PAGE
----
Cara Romero, Realizing Her Vision

This was a refreshing interview on so many levels. First, Cara is such an open person, so willing to talk about herself as she relates to the work in a very personal way.

Water Memories, photograph, 40×40 inches

I left this interview feeling incredibly inspired.

One of the things that stays with me–that I think of almost every day–is how she decided to invest in herself and her career. She’d been making photographs and exploring themes of her culture and, at the same time, being a mom and wife and all the other myriad roles women artists take on. Then is occurred to her: she needed to take some of her savings and invest in her career. The result are the three photos we have in the Allegories of Transformation exhibition–and that are featured in the video interview I did with Cara.

Ufala Girls, photography, 40×40 inches

These photos exploded on the scene and made Cara a known entity. They have since been collected by major museums including the Smithsonian National Museum of the American Indian, the Museum of Indian Arts and Culture, and the American Museum of Britain.

For more information about Cara, visit her website: And, check out her work for the PACE Center.

Neal Ambrose-Smith, Seeing Through the Noise

The Weight of Thought, 30×22 inches, Xerox tone ink on paper

I thoroughly enjoyed this conversation with Neal Ambrose-Smith, in advance of the Allegories of Transformation exhibit at the PACE Center. We had never met–never even talked to each other, but in this time of COVID, we just jumped in. We had set a time to talk for an hour, if need be. Two hours later, we were still talking and laughing and having a great time.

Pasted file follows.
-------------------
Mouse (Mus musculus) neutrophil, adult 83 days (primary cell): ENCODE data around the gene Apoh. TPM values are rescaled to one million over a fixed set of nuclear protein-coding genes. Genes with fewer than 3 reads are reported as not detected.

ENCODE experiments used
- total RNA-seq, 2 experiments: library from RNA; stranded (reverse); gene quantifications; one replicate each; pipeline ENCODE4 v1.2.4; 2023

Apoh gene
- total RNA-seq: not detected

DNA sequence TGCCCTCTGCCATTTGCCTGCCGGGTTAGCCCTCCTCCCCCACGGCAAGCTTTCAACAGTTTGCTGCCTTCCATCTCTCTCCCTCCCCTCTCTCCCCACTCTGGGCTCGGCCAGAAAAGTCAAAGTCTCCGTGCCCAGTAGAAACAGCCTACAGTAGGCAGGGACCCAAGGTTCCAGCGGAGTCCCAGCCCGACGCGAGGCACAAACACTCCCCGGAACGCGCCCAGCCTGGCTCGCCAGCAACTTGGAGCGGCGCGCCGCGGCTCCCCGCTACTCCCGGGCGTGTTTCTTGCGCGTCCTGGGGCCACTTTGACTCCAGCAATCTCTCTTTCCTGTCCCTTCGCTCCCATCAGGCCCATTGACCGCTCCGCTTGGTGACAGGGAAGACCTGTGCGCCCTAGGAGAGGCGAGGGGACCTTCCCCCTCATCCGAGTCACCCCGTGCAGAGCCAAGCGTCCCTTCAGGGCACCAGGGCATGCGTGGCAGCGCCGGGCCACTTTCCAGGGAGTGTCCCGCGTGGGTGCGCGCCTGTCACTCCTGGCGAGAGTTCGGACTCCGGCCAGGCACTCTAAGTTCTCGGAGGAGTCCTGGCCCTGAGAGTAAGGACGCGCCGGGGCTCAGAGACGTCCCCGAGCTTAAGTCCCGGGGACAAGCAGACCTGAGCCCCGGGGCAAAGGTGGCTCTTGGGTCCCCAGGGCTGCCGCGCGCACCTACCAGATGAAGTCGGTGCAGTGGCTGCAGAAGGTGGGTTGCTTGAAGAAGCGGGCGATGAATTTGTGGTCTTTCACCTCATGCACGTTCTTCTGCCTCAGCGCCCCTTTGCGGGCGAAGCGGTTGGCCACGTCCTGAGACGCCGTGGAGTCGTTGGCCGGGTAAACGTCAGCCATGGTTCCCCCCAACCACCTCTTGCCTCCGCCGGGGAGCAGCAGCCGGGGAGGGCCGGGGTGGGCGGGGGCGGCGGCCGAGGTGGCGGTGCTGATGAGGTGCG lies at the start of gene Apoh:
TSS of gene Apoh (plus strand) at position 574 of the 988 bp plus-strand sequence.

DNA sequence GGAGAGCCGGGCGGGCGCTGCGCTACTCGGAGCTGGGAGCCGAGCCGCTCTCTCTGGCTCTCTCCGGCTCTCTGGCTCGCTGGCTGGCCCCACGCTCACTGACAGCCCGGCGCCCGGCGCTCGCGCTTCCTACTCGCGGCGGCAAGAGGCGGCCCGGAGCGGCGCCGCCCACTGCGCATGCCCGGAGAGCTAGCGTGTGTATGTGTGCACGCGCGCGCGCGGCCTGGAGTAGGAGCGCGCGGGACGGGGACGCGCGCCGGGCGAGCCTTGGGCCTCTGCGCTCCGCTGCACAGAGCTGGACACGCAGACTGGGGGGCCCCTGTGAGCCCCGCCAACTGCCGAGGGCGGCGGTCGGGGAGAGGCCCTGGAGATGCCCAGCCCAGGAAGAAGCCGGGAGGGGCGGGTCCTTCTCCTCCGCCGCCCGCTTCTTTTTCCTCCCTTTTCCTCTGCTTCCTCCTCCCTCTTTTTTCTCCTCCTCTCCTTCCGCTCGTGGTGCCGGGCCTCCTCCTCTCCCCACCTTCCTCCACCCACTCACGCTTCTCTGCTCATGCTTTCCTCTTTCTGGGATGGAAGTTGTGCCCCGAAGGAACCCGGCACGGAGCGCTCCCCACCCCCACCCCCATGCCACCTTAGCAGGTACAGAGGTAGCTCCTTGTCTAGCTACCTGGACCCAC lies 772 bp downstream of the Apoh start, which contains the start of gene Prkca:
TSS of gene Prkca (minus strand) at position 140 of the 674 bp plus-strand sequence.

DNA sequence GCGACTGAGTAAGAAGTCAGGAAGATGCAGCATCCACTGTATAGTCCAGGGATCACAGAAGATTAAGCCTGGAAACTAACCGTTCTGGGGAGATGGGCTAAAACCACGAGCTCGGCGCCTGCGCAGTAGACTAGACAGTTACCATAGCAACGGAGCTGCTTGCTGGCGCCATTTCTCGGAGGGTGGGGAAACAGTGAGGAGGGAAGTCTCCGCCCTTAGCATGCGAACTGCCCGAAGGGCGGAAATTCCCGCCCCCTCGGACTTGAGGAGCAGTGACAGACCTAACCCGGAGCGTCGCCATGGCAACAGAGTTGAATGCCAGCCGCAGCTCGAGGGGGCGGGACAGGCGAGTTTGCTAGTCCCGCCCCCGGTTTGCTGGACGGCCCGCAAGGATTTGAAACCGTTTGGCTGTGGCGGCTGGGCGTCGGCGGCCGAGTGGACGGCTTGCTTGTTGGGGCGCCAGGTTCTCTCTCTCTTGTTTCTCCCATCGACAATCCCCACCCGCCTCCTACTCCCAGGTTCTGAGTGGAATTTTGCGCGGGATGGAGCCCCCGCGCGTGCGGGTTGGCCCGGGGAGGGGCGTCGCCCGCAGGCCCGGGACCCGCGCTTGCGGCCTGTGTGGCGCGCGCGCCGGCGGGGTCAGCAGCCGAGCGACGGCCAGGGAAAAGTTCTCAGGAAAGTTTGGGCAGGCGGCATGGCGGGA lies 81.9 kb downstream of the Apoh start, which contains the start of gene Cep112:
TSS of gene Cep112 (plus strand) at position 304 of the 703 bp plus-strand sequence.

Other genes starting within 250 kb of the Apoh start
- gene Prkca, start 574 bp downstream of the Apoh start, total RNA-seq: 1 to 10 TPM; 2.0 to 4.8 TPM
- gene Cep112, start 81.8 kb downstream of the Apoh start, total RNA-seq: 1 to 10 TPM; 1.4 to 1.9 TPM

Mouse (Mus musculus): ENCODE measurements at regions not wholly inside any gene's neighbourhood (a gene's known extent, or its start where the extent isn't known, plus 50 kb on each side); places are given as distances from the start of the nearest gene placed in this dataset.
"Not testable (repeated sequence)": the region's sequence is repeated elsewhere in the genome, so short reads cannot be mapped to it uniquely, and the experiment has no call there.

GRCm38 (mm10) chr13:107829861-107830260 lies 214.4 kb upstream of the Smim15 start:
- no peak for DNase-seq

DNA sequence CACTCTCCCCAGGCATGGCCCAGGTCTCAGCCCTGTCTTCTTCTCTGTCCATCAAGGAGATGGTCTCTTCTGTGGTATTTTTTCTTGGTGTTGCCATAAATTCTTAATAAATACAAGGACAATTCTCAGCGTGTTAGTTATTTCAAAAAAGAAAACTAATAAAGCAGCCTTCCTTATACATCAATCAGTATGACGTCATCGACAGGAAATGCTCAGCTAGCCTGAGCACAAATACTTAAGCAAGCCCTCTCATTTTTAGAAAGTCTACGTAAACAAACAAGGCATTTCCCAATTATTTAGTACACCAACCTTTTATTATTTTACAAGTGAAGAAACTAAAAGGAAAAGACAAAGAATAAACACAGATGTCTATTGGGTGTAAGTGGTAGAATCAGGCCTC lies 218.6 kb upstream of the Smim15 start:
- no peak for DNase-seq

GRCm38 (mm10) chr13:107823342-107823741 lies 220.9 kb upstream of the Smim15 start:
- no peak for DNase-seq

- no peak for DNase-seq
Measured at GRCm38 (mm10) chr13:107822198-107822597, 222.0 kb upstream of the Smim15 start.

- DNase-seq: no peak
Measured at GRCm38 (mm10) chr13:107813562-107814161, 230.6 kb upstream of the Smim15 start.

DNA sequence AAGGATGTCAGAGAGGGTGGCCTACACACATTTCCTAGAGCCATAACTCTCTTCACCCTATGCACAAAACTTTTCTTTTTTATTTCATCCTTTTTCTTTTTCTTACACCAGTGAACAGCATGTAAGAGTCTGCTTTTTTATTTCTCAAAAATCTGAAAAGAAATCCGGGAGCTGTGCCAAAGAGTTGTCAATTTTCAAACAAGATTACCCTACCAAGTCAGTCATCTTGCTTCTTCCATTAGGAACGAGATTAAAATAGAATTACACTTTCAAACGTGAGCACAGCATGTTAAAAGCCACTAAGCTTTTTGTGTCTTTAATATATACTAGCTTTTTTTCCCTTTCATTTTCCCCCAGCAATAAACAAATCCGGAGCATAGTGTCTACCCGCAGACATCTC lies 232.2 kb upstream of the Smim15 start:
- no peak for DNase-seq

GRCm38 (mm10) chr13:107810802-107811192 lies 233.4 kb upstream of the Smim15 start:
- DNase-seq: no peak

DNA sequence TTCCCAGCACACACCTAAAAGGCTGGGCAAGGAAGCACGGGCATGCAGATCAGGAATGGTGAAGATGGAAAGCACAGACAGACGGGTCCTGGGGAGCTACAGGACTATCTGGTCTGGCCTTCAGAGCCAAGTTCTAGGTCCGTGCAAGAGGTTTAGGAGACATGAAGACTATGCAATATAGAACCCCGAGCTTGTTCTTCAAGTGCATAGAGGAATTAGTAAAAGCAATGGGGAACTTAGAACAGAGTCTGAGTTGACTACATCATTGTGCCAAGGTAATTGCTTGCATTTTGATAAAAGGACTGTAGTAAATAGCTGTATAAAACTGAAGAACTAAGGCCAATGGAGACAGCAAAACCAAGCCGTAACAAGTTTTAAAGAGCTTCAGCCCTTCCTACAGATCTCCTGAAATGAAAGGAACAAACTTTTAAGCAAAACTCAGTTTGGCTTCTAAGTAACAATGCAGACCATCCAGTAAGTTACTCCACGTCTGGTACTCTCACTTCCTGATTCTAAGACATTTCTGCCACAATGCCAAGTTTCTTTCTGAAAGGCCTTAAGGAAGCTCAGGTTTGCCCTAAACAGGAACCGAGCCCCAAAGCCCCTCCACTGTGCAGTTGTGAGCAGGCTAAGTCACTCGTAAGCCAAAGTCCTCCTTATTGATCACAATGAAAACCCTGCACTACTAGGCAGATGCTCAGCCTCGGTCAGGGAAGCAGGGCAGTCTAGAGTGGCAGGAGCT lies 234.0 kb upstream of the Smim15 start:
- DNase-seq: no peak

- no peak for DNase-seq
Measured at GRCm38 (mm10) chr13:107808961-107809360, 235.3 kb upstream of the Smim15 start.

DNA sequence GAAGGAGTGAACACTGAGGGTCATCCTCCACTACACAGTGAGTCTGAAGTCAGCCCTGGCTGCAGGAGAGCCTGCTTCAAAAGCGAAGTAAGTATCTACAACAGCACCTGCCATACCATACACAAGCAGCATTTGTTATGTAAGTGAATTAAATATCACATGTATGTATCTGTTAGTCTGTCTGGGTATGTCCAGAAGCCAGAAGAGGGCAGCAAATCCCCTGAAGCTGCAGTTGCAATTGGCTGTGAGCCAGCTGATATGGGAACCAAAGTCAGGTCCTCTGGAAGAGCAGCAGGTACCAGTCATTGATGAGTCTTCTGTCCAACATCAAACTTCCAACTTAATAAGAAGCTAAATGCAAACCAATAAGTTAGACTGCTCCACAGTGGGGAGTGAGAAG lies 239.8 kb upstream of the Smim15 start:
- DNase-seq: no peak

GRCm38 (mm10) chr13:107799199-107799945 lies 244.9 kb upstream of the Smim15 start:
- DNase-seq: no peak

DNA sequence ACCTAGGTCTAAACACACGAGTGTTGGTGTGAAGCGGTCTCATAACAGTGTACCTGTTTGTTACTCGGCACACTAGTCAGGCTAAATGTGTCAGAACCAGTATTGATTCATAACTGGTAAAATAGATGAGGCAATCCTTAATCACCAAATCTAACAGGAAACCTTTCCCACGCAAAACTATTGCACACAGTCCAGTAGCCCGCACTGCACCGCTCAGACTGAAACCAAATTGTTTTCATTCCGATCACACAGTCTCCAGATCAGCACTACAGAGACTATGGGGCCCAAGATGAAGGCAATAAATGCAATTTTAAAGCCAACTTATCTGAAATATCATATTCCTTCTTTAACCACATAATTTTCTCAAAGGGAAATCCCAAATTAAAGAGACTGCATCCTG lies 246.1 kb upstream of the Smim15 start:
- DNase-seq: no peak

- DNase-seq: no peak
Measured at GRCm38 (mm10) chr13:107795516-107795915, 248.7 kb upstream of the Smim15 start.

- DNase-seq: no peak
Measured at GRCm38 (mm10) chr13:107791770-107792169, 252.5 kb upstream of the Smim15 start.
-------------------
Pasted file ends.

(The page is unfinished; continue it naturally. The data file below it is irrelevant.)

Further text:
Do Fish Dream? 30×22 inches. graphite, India ink, house paint

The amazing things I learned about Neal that didn’t make it on the video are that he is keeping the archive of all his mother, Jaune Quick-to-See Smith’s work. The two of them often critic each other’s work and freely admit that they borrow ideas, an exchange that has made for a dynamic explosion of work, thoughts and ideas.

The other incredible aspect to Neal’s life and work is his commit to youth and teaching at the Institute of American Indian Art. I was able to leave in part of that conversation–incredible, truly, the issues he and his team deal with on a day-to-day basis.

Visit the Allegories of Transformation exhibit online at The PACE Center.

Linley Logan: The Art of Transformation

When curating Allegories of Transformation for the PACE Center, I was amazed and delighted by Linley Logan’s work for the show. His ingenious way of seeing the world around us and presenting alternative ways of thinking about life and…the detritus surrounding us.

Linley’s life and art revolve around family, culture and heritage. In his art, he freely uses everything and anything he can get his hands on–a skill he learned out of the necessity to complete projects in college on a meager budget. The beauty in his work lies in the humous way he uses new and discarded materials to form a bridge between his culture and heritage to the modern world.

About Linley Logan